David Alvis is managing director of Yorkshire Dairy Goats. He is a Nuffield Scholar
Saturday 17 June 2017
I was recently honoured to be invited to sum up the morning presentations at an open day, hosted by the Stabiliser Cattle Company. The event marked the end of a five-year project funded by the then-Technology Strategy Board, now Innovate UK, to develop breeding values for net feed efficiency in suckler beef production.
Hardly the stuff of headlines, you might think, but despite its seemingly mundane objectives, it could yet prove to be a groundbreaking example of how public money, commercial focus and strategic vision can be harnessed to deliver potentially transformational outcomes for a sector that has endured decades of systemic lack of profitability and subsidy dependence.
On a glorious late spring day, in a cattle shed perched atop the Yorkshire Wolds escarpment, boasting what must be one of the most spectacular views in England, more than 100 delegates from across the beef supply chain were treated to a refreshingly optimistic vision of the future for suckler beef production in the UK.
The Stabiliser breed, a composite hybrid of four traditional European breeds, was developed by the Leachman Cattle Company of Colorado and first imported to the UK in the 1990s by the newly formed Stabiliser Cattle company based in East Yorkshire.
It has been intensively selected to produce a highly efficient, modern suckler cow that delivers on all the major drivers of suckler beef profitability. In other words, low maintenance, moderately sized, fertile cows that reach breeding age early and produce easy-calving, fast-growing calves that in turn convert feed quickly and efficiently into consistently high-quality beef.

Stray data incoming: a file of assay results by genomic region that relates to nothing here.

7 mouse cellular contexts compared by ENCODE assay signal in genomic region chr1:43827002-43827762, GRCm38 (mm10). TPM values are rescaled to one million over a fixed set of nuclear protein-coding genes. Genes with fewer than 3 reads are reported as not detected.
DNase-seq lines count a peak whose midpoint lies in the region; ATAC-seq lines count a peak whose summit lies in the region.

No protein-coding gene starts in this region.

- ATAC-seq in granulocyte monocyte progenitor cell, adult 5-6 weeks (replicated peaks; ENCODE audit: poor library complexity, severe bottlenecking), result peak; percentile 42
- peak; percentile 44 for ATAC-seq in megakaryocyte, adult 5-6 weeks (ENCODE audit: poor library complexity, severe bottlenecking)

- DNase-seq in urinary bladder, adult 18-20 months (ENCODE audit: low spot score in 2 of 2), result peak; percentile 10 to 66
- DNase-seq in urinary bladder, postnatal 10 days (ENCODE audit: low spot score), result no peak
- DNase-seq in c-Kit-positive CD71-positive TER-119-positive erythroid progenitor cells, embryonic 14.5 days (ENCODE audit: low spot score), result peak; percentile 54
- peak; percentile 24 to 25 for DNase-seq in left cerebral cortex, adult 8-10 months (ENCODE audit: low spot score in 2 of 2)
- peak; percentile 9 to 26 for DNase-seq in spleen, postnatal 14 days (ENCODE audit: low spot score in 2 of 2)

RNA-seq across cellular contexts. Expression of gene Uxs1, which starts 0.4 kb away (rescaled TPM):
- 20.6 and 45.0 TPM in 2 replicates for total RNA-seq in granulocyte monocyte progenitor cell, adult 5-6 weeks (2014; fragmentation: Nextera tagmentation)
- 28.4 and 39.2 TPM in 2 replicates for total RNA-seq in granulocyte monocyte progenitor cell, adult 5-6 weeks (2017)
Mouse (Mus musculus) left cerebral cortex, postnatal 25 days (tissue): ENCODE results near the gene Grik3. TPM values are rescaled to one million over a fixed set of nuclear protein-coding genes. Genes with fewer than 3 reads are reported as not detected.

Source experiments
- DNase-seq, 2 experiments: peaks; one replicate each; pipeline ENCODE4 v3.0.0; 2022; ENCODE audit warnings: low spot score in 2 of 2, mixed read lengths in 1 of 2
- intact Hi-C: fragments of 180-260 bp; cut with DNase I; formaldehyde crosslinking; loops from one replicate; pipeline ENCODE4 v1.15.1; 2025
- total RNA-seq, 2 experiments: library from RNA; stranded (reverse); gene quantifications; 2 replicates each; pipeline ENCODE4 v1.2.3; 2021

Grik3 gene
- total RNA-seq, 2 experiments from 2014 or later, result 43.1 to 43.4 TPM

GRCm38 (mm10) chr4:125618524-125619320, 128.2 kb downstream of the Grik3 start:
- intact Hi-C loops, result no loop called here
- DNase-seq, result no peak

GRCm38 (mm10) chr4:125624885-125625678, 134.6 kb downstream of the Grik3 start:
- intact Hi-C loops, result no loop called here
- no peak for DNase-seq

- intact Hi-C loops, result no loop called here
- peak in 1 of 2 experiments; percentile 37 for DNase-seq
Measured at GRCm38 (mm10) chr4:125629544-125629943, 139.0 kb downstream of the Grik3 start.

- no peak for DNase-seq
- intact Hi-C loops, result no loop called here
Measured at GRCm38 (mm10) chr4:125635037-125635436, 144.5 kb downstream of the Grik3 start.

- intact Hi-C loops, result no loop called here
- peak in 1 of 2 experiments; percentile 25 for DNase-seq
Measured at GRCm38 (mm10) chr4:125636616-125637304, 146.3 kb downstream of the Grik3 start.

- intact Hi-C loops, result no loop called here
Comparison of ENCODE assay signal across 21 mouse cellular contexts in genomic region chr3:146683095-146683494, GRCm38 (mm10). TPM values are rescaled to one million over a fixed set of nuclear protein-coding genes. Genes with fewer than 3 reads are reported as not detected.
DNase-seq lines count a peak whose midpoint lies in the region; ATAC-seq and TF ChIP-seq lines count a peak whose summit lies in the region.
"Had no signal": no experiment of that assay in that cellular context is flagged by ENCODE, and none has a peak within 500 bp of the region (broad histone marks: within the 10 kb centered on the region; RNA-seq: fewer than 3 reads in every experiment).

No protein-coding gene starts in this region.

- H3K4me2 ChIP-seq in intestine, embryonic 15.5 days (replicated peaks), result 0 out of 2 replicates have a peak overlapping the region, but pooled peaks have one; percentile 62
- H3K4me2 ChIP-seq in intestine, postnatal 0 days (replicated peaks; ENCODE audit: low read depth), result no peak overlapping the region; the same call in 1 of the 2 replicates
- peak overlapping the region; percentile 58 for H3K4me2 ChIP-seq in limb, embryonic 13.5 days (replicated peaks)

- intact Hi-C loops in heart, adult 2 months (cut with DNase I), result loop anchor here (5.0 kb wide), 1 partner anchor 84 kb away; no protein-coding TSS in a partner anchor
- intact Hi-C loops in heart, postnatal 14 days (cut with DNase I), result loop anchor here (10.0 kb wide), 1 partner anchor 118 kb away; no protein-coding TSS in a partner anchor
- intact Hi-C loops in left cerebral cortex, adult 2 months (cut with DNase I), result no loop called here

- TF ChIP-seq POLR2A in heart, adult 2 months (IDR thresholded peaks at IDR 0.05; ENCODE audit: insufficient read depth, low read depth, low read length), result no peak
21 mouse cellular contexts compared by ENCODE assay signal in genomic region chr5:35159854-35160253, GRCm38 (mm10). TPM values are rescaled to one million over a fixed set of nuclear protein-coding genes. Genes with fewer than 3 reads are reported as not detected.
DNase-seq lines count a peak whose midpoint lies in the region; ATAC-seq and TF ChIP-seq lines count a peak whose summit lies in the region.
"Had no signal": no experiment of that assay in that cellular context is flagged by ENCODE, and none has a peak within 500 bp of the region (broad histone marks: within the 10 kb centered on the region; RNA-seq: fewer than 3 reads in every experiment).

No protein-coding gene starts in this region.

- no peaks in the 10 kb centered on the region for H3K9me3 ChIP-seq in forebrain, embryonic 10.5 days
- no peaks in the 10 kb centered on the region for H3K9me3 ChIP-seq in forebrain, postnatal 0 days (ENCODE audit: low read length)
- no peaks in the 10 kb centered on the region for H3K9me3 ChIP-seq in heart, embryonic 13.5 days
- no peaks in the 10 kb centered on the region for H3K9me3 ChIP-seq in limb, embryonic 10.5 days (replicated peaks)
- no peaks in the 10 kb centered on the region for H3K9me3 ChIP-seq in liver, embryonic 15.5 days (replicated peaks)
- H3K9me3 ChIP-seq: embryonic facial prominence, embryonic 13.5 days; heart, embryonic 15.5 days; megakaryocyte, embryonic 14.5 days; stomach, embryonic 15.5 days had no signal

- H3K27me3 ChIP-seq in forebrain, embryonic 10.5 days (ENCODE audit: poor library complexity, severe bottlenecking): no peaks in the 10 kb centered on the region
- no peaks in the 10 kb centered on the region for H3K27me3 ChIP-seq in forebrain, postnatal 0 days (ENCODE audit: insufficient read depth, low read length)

Given that combined maintenance costs of the cow herd and the resulting progeny can account for 70-90% of total input costs in a suckler/finisher system, the net result of intelligently selecting for and measuring the right traits for both cow and calf is significantly improved efficiency of the whole system.
In this case, the result is increased margins of more than £300 a cow a year above the industry average. No wonder the breed is now the fastest growing in the UK, doubling in number from 28,000 to 56,000 registered animals in the past six years alone.
Having been personally involved in the funding of this project, I was particularly pleased to see how a relatively modest tranche of public money has been so effectively deployed. Indeed, it could potentially revitalise a sector of UK agriculture in such need of both innovation and focus on the key drivers of sustainable profitability.
While the Stabiliser breed stands to establish a greater foothold in the UK beef market as a result (and if the quality of the beef enjoyed at lunch that day is anything to go by, it will be to everyone’s benefit), the whole UK beef sector stands to gain hugely from adopting the focused and systematic approach to beef production employed by the innovative and forward-looking group of producers involved in this project.
As we venture into a potentially brutal and unforgiving post-Brexit world, competitiveness and market focus has never been so crucial for the future success of British agriculture.
Examples such as this demonstrate, however, that innovation isn’t all about whizzy new technology and is as much about doing a better job with what we already have.
The difference between profit and loss – between success and failure – is far more about mindset and about focusing on what you can change, than worrying about what you can’t.